Swiss farmers are among the most highly protected and subsidised Adj. 1. subsidised - having partial financial support from public funds; "lived in subsidized public housing"
subsidized

supported - sustained or maintained by aid (as distinct from physical support); "a club entirely supported by membership dues";
 groups of producers in the world--some receive support equivalent to almost 70 per cent of the value of production. High import tariffs--ranging from 28.6 per cent to 36 per cent--plus the extensive subsidies, encourage domestic production. Currently, the country produces about 65 per cent of its food requirements.

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Without any import tariffs An import tariff or import duty is a schedule of duties imposed by a country on imported goods. It is paid at a border or port of entry to the relevant government to allow a good to pass into that government's territory. , the price of food would settle to that of the cheapest provider, which would in most cases be outside Switzerland and thus more costly in food miles "Food miles" is a term which refers to the distance food travels from the time of its production until it reaches the consumer or end-user. It is one dimension used in assessing the environmental impact of food. . Tariffs raise the price of food, and Swiss domestic production has only to be cheaper than these artificially raised prices.

The high cost of domestic production is reinforced by the lack of competition in the protected and low-risk food retail market. The two main supermarket chains are underpinned by widespread brand recognition, an essentially own-label product range, an extensive store network and a similar pricing policy. The lack of choice on the shelves is particularly noticeable to expats, most of whom are used to 20 different brands of BBQ BBQ barbecue  sauce or anything else they wish to purchase.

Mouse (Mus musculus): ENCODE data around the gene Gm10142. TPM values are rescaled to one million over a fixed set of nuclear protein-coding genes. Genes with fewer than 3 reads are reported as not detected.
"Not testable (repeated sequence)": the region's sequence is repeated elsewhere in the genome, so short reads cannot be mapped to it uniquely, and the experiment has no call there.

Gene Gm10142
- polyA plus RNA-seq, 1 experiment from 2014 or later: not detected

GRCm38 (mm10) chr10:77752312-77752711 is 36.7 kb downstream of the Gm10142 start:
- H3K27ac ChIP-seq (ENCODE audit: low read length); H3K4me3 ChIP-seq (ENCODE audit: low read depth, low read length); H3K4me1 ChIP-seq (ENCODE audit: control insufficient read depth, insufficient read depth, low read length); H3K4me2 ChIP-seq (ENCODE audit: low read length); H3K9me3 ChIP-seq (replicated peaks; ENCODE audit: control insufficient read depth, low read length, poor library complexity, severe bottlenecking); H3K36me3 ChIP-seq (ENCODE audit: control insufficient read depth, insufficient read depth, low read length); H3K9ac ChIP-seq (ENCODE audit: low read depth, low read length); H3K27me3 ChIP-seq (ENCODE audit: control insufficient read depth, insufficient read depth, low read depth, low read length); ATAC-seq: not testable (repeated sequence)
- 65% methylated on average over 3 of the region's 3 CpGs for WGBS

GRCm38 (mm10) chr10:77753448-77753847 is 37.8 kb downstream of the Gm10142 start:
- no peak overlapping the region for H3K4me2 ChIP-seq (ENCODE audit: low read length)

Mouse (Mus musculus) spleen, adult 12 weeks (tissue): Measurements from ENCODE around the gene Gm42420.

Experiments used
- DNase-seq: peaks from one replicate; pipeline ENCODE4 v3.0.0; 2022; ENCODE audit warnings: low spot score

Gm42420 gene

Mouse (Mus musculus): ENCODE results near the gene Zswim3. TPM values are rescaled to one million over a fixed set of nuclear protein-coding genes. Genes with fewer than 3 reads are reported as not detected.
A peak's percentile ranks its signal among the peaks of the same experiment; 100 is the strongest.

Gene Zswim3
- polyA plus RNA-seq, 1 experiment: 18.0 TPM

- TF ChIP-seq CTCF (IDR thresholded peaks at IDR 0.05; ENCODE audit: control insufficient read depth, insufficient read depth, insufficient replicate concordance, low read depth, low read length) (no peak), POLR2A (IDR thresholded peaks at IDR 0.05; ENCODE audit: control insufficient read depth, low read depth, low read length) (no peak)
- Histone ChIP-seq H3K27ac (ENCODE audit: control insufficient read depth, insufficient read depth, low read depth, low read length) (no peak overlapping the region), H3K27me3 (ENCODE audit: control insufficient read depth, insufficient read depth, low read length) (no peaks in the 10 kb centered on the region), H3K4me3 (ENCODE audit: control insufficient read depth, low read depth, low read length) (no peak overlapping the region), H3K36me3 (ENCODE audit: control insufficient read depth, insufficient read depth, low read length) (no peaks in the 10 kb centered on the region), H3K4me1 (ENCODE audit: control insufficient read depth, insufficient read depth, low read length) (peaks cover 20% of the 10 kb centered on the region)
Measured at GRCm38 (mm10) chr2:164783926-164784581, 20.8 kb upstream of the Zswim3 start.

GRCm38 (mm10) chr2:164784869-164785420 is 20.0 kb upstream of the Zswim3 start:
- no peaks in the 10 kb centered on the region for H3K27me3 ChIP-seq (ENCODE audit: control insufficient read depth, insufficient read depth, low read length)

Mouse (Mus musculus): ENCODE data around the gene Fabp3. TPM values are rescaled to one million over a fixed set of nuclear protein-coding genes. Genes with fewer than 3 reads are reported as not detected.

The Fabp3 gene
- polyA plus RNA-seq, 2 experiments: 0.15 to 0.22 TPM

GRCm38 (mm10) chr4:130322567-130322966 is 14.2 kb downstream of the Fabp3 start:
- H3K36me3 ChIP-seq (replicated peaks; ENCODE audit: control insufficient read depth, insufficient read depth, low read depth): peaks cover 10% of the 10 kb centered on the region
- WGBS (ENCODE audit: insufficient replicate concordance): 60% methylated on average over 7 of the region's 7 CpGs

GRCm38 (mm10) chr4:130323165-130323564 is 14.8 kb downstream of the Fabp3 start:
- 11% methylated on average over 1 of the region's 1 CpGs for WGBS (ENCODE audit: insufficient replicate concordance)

These two supermarket giants dominate the Swiss retail industry with 30 per cent market share. For the food and drinks sector alone, this jumps to nearly 70 per cent. However, the recent entry of German discounters Aldi and Lidl into Switzerland could eat into Migros and Coop's market share over the next few years.

Trade/import barriers

Import regulations are a contributing factor to high prices. Branded products are almost always more expensive in Switzerland because of the law that forbids parallel imports. A parallel import is a non-counterfeit product imported from another country without the permission of the intellectual property right owner. Parallel importers normally buy products in one country at a lower price than which they are sold in a second country.

Companies set different price points for their products in different markets, and a product can be brought into Switzerland only by the importer appointed by the foreign producer or its own division. Thus, there is no room for price negotiation--as no alternative source exists from which to buy.